U.S. authorities provided French authorities a CD-ROM, including data about the gmail and yahoo accounts that Hicheur and Debchi allegedly used, according to the judges' order. Hicheur's nickname was Abou Doujana; they called each other brother; they wrote of jihad and religious references.
At times, they used encryption software and chatted about using Paypal to transfer money, according to the court filing.
They disagreed at times on strategy, and Hicheur said if their objective was to "punish the state for its military activities in the country of Muslims (Afghanistan), then it should be a military objective," he wrote, according to a transcript of one email in the court filing. Another option was to strike at economic interests, like oil giants Exxon or Total, which tapped resources in underdeveloped countries, or targeted killings of criminals, the filing said.
The judges wrote that Hicheur, under police questioning, said he had believed Debchi was part of AQIM, but later told investigating judges that he did not. They also said one of his seized computers turned up a file folder entitled "tempo AQMI" — for the group's French language acronym.
Debchi allegedly sought to persuade Hicheur to carry out a suicide bombing — which he refused, responding that it was against Islam, and that he had no intention of dying prematurely, the court documents showed.
Hicheur is the only person brought to justice in the case, Baudouin said. Debchi, whom French authorities believe was based in Algeria, was allegedly questioned by Algerian authorities in February 2011, but his whereabouts are today are unknown, the lawyer said.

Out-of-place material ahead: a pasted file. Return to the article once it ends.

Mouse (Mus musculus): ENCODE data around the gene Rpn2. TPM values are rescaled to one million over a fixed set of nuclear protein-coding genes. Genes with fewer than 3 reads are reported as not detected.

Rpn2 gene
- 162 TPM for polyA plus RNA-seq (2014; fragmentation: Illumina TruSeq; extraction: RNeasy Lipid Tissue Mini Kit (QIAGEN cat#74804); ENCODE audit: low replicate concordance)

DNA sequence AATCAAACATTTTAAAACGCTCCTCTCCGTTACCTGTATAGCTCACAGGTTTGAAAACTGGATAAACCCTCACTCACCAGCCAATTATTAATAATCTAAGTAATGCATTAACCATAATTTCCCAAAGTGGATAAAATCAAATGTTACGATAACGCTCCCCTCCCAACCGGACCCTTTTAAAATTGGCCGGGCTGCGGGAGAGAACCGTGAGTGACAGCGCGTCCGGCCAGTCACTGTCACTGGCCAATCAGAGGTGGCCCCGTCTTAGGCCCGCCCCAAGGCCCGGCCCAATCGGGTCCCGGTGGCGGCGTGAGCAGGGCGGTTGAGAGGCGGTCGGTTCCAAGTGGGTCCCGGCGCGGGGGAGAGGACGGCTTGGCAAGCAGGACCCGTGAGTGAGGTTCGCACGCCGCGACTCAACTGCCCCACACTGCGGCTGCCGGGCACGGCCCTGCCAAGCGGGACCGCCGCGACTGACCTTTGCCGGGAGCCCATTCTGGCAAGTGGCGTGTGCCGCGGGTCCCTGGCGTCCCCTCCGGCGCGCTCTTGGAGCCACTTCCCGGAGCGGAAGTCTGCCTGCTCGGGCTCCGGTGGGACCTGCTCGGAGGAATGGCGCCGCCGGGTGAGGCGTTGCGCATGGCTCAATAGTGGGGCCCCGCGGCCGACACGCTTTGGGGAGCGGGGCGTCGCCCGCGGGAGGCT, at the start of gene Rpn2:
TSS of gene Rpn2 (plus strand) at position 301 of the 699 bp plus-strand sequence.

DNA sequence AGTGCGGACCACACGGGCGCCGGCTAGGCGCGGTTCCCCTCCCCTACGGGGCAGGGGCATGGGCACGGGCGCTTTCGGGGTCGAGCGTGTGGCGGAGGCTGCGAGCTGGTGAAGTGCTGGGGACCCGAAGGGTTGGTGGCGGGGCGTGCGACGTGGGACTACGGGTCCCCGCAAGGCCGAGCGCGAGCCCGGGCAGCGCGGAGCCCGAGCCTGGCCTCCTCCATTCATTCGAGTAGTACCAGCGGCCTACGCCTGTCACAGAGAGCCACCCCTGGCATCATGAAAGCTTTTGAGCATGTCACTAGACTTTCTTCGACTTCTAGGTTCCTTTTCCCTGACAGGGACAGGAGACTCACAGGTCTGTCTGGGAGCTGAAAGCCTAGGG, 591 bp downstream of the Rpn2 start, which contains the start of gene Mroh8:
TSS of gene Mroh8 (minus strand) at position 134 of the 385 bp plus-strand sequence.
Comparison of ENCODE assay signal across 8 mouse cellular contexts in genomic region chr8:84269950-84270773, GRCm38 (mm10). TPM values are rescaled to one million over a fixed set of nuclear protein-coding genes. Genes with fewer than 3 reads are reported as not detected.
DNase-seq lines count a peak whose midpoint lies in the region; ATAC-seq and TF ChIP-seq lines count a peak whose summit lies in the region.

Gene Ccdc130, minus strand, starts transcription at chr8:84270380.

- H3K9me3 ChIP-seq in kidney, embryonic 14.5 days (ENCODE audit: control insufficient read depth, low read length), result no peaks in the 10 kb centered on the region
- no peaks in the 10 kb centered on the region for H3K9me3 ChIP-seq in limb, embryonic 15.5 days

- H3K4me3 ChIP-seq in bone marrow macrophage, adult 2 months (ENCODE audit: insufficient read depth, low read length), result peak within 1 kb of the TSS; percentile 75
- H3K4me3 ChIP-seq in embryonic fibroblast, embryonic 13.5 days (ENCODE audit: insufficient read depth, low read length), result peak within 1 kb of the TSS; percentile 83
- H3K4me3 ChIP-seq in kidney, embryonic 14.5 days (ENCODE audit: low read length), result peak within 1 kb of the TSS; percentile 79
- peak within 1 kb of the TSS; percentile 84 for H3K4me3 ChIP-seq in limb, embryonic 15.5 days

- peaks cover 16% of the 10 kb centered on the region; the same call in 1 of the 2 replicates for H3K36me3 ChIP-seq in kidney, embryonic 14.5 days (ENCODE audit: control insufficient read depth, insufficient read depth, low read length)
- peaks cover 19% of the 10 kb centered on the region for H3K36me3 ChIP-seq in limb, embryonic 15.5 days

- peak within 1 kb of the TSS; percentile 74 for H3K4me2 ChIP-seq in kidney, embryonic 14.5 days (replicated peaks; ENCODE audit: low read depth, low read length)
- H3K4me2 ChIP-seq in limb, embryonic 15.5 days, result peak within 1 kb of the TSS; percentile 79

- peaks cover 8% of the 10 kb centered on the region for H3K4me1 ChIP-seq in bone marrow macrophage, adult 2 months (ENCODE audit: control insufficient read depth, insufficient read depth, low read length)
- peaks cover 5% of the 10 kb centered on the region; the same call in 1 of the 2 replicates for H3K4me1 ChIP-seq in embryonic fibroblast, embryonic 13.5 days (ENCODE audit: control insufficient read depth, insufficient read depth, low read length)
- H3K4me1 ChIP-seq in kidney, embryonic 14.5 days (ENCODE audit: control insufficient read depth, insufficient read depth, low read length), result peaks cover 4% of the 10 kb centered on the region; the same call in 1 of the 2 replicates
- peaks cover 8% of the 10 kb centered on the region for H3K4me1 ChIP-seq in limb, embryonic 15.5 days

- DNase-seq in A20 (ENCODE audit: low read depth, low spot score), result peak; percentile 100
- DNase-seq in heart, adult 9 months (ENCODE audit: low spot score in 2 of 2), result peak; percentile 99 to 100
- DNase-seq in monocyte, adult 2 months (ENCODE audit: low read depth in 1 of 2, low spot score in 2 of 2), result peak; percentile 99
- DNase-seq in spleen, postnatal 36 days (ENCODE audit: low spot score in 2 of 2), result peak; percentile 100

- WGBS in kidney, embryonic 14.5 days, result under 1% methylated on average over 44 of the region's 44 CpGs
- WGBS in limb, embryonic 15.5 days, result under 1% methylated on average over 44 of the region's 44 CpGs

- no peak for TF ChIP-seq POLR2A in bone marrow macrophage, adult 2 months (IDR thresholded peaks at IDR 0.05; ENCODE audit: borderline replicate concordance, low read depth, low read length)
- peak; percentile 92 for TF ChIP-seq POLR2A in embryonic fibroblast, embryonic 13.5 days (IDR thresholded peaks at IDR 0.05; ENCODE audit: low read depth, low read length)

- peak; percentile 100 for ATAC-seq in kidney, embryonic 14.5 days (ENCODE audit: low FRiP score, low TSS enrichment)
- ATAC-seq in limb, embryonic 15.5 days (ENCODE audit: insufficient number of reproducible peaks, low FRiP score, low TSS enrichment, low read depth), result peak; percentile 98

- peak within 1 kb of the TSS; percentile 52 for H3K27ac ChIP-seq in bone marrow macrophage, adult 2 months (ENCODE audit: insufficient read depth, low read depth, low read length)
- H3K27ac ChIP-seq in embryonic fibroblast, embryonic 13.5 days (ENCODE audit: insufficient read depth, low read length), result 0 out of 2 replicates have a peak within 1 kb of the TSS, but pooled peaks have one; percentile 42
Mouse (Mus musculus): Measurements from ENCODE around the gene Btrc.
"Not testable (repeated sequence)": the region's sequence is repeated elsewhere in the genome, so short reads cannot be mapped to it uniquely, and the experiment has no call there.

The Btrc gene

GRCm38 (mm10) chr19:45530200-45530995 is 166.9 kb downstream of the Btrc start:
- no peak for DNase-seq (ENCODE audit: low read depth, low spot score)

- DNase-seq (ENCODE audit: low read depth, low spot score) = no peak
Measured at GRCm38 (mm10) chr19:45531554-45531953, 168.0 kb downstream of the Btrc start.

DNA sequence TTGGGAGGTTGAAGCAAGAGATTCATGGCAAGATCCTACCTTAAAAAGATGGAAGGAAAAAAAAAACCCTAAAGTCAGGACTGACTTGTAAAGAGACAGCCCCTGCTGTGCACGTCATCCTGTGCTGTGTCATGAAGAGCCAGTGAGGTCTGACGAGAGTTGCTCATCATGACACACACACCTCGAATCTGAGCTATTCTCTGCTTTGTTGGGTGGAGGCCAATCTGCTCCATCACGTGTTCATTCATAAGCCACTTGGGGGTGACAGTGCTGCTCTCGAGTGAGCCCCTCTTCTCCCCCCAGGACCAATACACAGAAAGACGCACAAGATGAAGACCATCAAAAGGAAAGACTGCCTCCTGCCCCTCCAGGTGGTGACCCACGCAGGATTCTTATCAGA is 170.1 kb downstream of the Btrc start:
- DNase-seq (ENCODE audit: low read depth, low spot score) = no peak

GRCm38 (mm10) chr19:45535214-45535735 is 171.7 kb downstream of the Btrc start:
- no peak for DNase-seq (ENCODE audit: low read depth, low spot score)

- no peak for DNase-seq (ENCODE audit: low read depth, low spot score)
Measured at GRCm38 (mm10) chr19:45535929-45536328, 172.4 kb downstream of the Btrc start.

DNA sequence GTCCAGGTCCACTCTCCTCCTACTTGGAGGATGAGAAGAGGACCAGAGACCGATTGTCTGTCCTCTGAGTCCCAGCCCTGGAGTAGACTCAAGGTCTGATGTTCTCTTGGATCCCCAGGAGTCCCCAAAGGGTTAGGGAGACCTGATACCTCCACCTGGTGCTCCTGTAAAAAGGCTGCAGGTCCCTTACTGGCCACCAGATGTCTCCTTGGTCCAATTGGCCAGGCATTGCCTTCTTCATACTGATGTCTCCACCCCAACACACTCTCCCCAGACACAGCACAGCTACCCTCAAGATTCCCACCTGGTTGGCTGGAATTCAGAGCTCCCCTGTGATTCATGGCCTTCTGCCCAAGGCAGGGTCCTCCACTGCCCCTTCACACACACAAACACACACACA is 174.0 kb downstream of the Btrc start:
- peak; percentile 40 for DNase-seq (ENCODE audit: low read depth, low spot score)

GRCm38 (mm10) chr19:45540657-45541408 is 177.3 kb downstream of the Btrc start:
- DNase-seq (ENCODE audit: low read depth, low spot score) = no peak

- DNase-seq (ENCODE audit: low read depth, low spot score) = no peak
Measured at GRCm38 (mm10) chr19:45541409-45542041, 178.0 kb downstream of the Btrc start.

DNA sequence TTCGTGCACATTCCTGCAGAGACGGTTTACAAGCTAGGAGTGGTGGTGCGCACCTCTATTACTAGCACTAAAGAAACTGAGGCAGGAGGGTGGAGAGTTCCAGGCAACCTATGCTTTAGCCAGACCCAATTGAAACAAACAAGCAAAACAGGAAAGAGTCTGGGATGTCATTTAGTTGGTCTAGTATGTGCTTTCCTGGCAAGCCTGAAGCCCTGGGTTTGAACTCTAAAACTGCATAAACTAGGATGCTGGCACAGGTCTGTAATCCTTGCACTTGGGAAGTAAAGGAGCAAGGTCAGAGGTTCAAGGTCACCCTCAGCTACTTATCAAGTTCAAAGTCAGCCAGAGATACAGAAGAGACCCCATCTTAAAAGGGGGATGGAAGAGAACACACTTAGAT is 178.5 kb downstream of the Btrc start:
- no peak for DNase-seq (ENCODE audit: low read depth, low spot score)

Defenders say hundreds of Hicheur's fellow scientists have called for his release. Baudouin said behind bars, Hicheur faces psychological pressure and humiliation — including a body search every two weeks.
The judges said Hicheur did not deny the content of 27 emails with Debchi between January and June 2009, but claimed he was disoriented because of back pain he was intermittently experiencing at the time and did not realize the significance of what he had written. Investigators countered that such claims contradicted other evidence in the case.
"Hicheur never agreed anything concrete ... toward helping or preparing any concrete terrorist act," Baudouin said, adding that the prosecution's only evidence was the email traffic. "This is all virtual."
Other Hicheur supporters suggested he was a victim of his own profile, and was being held — unfairly — for more than two years for comments that are already widespread on the Internet.
"Take any old chat room for youths who call themselves anarchists, or antifascists, the comments you see are 10 times more violent ... than what Adlene Hicheur is accused of," said Jeremie Assous, a lawyer who worked on a recent terrorism case in France and supports Hicheur. He said critics would cry foul if authorities made arrests in that milieu.
"But when it's an educated Muslim, and (authorities) tie it up in a nice package, it works — that's what's so terrible," he said. "Unfortunately, this case, if it has worked, it's only because his name is Adlene Hicheur."